Britains Got Talent singer Paul Potts bad breath signalled illness

Britain’s Got Talent: Paul Potts stuns judges in 2007 audition

English tenor Paul Potts had been walking around with stomach pain and bad breath, before he learned that his appendix had burst. Potts stepped into the limelight after his awe-inspiring performance on ITV’s Britain’s Got Talent, back in 2007. He performed Nessun Dorma, from Giacomo Puccini’s opera Turandot, which is about a princess who poses three riddles to any prince who dares to court her.

If they fail, they are brutally killed, but one suitor answers correctly and suddenly holds all the power.

Playing such a huge part was worlds away from Potts everyday life as a mobile phone salesman in South Wales.

Since then, Potts had a number one in the UK Singles Chart with his debut album, One Chance, he has toured across the world, released a biography, and recently competed on The Masked Singer.

Speaking to The Mirror, Potts revealed that he once required emergency surgery or else he “could have died”.

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“For a couple of weeks, I’d been walking around with stomach pain so bad it was causing me to limp,” he recalled.

Referred to the hospital in 2002, Potts said: “After smelling my breath, the specialist said it could knock out a donkey.

“I was told it was ­appendicitis and that my appendix had burst. If they hadn’t operated immediately, I could have contracted peritonitis, which can lead to septicaemia, and I could have died.”

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The NHS explains the appendix is a “small, thin pouch”, up to four inches ling, that is connected to the large intestine, “where poo forms”.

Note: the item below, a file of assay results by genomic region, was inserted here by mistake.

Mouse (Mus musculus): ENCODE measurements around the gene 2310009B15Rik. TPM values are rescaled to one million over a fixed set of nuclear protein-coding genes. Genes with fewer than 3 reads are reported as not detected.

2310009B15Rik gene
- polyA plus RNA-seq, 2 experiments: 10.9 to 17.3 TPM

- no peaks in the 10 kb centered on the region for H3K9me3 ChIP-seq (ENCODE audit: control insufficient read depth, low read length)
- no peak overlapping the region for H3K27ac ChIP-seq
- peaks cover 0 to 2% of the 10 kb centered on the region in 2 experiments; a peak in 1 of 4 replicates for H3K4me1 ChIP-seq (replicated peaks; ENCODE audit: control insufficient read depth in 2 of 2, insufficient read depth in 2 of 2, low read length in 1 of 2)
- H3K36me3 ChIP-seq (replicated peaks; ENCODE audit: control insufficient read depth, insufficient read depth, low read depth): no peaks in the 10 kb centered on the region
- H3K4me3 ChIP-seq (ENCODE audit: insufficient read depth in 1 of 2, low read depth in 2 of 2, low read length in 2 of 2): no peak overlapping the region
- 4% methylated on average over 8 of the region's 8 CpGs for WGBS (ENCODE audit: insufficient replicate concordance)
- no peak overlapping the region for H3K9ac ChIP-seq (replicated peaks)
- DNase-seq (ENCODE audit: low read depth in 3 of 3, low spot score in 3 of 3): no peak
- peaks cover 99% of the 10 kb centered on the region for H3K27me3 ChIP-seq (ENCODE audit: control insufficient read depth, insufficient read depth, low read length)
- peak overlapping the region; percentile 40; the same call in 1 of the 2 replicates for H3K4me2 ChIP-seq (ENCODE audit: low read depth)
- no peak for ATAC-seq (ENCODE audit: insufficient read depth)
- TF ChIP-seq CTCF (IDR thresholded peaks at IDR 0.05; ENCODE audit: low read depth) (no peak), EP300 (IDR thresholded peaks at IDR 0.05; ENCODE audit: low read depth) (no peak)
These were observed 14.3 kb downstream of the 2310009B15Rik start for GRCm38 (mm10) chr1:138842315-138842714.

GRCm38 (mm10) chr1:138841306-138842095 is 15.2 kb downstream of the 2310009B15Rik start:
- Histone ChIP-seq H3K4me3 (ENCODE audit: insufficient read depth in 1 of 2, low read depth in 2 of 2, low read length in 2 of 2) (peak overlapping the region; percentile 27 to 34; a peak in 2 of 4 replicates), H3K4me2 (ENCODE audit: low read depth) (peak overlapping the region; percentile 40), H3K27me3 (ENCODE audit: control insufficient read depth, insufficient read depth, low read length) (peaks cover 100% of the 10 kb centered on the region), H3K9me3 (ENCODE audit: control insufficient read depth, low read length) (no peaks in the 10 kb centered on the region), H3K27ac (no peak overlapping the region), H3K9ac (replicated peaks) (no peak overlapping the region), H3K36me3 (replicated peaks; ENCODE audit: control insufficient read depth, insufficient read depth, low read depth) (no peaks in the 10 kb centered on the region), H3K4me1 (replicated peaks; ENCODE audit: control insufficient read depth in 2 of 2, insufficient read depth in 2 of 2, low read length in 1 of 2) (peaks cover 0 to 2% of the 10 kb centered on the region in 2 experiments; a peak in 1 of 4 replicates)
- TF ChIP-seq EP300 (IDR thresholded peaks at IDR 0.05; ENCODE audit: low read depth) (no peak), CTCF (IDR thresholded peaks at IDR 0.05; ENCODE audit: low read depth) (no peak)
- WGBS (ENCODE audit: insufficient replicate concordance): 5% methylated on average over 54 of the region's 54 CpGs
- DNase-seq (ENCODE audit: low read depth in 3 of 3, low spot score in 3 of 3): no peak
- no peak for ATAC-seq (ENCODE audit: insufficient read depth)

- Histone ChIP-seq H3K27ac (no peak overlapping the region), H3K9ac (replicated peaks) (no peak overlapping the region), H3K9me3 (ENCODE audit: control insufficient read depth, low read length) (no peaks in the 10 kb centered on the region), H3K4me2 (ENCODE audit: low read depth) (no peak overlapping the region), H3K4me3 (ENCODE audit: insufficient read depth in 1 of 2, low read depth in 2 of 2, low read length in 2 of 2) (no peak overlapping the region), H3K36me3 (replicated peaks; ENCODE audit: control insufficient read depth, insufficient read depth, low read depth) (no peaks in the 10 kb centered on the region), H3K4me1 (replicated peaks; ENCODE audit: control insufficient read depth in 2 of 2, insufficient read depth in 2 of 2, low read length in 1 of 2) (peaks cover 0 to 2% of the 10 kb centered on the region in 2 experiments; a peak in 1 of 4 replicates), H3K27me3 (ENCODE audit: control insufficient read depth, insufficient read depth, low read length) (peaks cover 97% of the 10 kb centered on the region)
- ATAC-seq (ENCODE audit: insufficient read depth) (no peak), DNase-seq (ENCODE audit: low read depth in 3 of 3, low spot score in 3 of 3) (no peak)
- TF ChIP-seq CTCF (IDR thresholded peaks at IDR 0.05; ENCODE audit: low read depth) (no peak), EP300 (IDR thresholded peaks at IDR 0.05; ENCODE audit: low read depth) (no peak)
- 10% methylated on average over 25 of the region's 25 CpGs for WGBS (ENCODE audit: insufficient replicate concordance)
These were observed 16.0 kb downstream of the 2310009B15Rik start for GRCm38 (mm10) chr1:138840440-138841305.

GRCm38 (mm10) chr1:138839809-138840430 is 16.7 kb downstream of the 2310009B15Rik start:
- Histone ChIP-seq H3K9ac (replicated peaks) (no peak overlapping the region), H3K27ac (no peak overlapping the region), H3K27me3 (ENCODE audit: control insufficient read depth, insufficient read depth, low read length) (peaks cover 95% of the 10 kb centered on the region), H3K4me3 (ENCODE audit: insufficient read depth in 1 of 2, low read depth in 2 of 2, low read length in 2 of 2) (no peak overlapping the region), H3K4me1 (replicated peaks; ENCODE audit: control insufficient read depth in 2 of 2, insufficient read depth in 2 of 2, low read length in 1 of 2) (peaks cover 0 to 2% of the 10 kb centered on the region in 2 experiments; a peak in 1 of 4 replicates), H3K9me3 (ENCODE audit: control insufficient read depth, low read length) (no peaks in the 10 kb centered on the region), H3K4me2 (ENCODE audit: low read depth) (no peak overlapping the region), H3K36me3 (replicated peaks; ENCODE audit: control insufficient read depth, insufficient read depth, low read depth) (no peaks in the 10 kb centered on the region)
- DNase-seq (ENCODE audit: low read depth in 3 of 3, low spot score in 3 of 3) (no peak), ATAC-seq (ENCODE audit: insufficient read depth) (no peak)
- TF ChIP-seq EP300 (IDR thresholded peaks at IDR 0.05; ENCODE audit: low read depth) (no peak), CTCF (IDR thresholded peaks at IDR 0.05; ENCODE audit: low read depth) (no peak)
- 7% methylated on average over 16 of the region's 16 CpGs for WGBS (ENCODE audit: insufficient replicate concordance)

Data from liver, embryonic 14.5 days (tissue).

Appendicitis is when the appendix is swollen, which leads to intermittent pain in the middle of the stomach.

“Within hours, the pain travels to the lower right-hand side, where the appendix usually lies, and becomes constant and severe,” the NHS adds.

People who have the condition might lose their appetite, feel sick, and have constipation or diarrhoea.

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“If you have appendicitis, it’s likely your appendix will need to be removed as soon as possible,” the health body adds.

“As the causes of appendicitis are not fully understood, there’s no guaranteed way of preventing it.”

Ending up back in the hospital on New Year’s Eve with complications from the surgery, Potts overheard the doctor mutter the words “tumour” and “malignant”.

He thought to himself, “Oh my God, have I got a tumour or cancer?”

Potts explained: “They’d discovered this massive 29cm-long tumour on my adrenal gland about 1 inch away from my liver.

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“They told me they’d have to thread the tumour through my vocal chords and if they’d got that wrong by a millimetre and scratched the chords, my voice would have been ruined.”

Delving into the details, Potts said: “The operation in March 2003 lasted about seven hours.

“And they had to cut a huge fold through my chest and pull it back like a page to operate, so I’ve still got an enormous scar.”

Paul Potts is starring on James Martin’s Saturday Morning, 9:30am on ITV, April 1.

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